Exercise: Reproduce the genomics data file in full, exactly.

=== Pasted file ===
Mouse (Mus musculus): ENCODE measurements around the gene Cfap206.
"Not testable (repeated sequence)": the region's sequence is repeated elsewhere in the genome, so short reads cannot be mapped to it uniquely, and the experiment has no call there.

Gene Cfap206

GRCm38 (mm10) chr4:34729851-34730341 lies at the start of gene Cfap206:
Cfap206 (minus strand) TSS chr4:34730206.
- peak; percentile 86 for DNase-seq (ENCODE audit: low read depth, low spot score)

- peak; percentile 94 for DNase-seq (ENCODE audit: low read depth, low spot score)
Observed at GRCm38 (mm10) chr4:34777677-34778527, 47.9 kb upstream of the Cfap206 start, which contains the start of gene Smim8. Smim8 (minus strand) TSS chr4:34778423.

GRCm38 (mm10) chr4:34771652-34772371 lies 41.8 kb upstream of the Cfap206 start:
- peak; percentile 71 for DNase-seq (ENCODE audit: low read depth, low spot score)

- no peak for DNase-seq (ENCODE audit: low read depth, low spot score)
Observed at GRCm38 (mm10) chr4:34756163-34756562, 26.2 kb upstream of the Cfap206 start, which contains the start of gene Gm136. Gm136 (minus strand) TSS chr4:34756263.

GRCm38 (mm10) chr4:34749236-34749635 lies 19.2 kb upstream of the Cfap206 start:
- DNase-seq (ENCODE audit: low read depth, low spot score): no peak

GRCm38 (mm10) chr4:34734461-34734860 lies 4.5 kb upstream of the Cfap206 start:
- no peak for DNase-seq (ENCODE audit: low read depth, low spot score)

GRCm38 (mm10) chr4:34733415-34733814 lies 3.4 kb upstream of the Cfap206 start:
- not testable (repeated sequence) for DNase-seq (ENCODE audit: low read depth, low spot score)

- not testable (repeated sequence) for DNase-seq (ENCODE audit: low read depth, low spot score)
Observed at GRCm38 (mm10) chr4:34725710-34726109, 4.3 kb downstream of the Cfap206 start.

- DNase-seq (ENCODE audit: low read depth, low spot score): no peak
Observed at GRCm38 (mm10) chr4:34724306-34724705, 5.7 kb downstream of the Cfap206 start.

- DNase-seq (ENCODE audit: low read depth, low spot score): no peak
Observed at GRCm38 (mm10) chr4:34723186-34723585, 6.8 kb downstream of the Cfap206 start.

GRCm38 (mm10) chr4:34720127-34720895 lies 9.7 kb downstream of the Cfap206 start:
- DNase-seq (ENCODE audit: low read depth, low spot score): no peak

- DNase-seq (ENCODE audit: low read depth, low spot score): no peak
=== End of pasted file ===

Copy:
Mouse (Mus musculus): ENCODE measurements around the gene Cfap206.
"Not testable (repeated sequence)": the region's sequence is repeated elsewhere in the genome, so short reads cannot be mapped to it uniquely, and the experiment has no call there.

Gene Cfap206

GRCm38 (mm10) chr4:34729851-34730341 lies at the start of gene Cfap206:
Cfap206 (minus strand) TSS chr4:34730206.
- peak; percentile 86 for DNase-seq (ENCODE audit: low read depth, low spot score)

- peak; percentile 94 for DNase-seq (ENCODE audit: low read depth, low spot score)
Observed at GRCm38 (mm10) chr4:34777677-34778527, 47.9 kb upstream of the Cfap206 start, which contains the start of gene Smim8. Smim8 (minus strand) TSS chr4:34778423.

GRCm38 (mm10) chr4:34771652-34772371 lies 41.8 kb upstream of the Cfap206 start:
- peak; percentile 71 for DNase-seq (ENCODE audit: low read depth, low spot score)

- no peak for DNase-seq (ENCODE audit: low read depth, low spot score)
Observed at GRCm38 (mm10) chr4:34756163-34756562, 26.2 kb upstream of the Cfap206 start, which contains the start of gene Gm136. Gm136 (minus strand) TSS chr4:34756263.

GRCm38 (mm10) chr4:34749236-34749635 lies 19.2 kb upstream of the Cfap206 start:
- DNase-seq (ENCODE audit: low read depth, low spot score): no peak

GRCm38 (mm10) chr4:34734461-34734860 lies 4.5 kb upstream of the Cfap206 start:
- no peak for DNase-seq (ENCODE audit: low read depth, low spot score)

GRCm38 (mm10) chr4:34733415-34733814 lies 3.4 kb upstream of the Cfap206 start:
- not testable (repeated sequence) for DNase-seq (ENCODE audit: low read depth, low spot score)

- not testable (repeated sequence) for DNase-seq (ENCODE audit: low read depth, low spot score)
Observed at GRCm38 (mm10) chr4:34725710-34726109, 4.3 kb downstream of the Cfap206 start.

- DNase-seq (ENCODE audit: low read depth, low spot score): no peak
Observed at GRCm38 (mm10) chr4:34724306-34724705, 5.7 kb downstream of the Cfap206 start.

- DNase-seq (ENCODE audit: low read depth, low spot score): no peak
Observed at GRCm38 (mm10) chr4:34723186-34723585, 6.8 kb downstream of the Cfap206 start.

GRCm38 (mm10) chr4:34720127-34720895 lies 9.7 kb downstream of the Cfap206 start:
- DNase-seq (ENCODE audit: low read depth, low spot score): no peak

- DNase-seq (ENCODE audit: low read depth, low spot score): no peak